Applied to science: 2 years in graduate school later, and they still do not suspect that I am a mere human.
How many times has someone asked you “are you a ______” and you humbly, but almost in a panic, respond ” no, not yet, not really” ? When I first began rock climbing I struggled with my identity in this way. “When am I a real climber?” I asked my best friend earnestly. Years passed and rock walls were scaled. I spent time meditating on different moves and my body found the adjustments necessary to reach higher and hold on longer. I developed technique and style of my own, and adventure gleamed in my eyes and passion filled my voice when I dreamed of beautiful peaks and ‘sending hard’. Climbing language integrated into my lexicon, and over time I acquired much of the necessary equipment to climb independently. Now am I a climber? I would ask myself, knowing that only I, that one that had set the threshold, could ever allow myself that identity. One day I finally whispered to myself: I’m a climber.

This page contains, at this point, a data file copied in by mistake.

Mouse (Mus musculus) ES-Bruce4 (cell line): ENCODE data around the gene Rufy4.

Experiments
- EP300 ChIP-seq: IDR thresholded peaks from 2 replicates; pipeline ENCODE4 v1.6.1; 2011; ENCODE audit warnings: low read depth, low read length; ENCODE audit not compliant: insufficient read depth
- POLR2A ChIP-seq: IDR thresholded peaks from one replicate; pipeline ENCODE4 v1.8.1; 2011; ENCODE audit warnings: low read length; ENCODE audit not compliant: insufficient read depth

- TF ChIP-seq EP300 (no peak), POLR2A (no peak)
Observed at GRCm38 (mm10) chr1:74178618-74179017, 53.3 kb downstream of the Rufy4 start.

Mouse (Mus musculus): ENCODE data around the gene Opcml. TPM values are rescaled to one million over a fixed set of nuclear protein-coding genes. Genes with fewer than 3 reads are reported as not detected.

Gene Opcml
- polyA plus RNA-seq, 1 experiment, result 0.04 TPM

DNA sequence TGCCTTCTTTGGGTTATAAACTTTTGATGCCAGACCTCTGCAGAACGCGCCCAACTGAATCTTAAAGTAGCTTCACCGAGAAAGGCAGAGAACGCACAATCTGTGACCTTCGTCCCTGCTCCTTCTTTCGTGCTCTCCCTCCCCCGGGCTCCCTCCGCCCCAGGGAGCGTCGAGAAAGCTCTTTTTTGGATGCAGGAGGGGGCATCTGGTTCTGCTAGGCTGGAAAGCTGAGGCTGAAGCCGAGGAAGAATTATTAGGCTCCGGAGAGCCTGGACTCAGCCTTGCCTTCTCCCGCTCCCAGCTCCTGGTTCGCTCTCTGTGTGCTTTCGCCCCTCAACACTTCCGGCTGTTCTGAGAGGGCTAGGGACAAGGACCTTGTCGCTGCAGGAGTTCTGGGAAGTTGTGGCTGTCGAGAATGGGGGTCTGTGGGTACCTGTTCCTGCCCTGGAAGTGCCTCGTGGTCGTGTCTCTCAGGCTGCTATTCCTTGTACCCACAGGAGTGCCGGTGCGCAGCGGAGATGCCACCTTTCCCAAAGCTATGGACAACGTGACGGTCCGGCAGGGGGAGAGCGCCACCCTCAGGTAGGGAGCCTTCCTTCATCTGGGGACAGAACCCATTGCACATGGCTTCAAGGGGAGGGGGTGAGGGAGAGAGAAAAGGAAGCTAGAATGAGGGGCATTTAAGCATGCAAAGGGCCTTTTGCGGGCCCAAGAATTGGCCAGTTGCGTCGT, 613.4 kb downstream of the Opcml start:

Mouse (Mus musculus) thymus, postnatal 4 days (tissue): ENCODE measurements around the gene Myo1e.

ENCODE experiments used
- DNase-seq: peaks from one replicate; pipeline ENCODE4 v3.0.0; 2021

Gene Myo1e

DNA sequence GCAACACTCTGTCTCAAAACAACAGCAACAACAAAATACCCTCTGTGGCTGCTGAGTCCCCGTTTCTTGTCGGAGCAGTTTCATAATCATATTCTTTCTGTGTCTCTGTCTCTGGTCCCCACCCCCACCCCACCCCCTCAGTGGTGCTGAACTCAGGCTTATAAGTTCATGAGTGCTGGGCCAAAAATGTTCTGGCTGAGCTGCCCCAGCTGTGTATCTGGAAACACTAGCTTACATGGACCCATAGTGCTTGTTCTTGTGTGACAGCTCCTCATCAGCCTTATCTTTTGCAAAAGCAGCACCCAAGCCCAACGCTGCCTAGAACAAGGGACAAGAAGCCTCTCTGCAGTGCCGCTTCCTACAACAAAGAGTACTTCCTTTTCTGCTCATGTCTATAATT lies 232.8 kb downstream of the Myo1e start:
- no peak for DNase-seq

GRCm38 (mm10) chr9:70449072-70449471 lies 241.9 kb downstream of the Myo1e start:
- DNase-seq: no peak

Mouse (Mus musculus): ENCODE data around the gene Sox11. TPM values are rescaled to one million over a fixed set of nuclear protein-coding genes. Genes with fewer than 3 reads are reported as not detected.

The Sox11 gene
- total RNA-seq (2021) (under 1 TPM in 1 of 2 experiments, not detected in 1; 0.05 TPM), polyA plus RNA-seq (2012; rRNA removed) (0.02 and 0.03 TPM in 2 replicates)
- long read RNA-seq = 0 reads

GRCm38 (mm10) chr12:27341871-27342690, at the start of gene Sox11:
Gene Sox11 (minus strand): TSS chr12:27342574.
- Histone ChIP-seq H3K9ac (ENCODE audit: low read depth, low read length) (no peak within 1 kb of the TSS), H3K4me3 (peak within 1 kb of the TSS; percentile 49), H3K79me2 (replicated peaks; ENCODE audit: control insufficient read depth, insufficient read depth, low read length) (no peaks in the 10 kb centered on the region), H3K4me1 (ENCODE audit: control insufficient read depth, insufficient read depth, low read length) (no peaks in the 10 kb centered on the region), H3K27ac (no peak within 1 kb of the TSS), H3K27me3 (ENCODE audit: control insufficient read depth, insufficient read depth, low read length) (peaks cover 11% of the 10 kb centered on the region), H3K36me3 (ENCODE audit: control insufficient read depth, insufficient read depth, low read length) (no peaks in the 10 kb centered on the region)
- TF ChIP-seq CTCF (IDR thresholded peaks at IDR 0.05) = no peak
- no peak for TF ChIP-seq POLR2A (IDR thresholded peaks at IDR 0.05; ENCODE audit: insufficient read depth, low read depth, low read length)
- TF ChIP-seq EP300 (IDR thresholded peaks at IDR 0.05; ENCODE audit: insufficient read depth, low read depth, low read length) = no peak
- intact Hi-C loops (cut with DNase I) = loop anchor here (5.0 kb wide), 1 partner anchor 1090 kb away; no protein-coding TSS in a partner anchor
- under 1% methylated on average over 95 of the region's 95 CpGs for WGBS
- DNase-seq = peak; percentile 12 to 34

Almost 2 years into graduate school, I’ve found myself in the exact same situation. Am I a scientist? How many sequences must I analyze? How many Western Blots run, PCRs performed, cells sorted, poked and prodded. How many things must turn green, how many papers published? How many proposals written? After my qualifying exams? Then will I be a scientist? Or after I finish my Ph.D.?
This identity struggle is not unique to me. I hear many members of my graduate group espousing these fears, my peers and friends all admit to an ‘impostor syndrome’ and self describe as “wondering when someone will notice that I shouldn’t be here and kick me out”. At what point can we begin to forgive our imperfections, understand that we’re always, in this world, learning… and become, anyways, what we’re setting out to be?
-just some thoughts-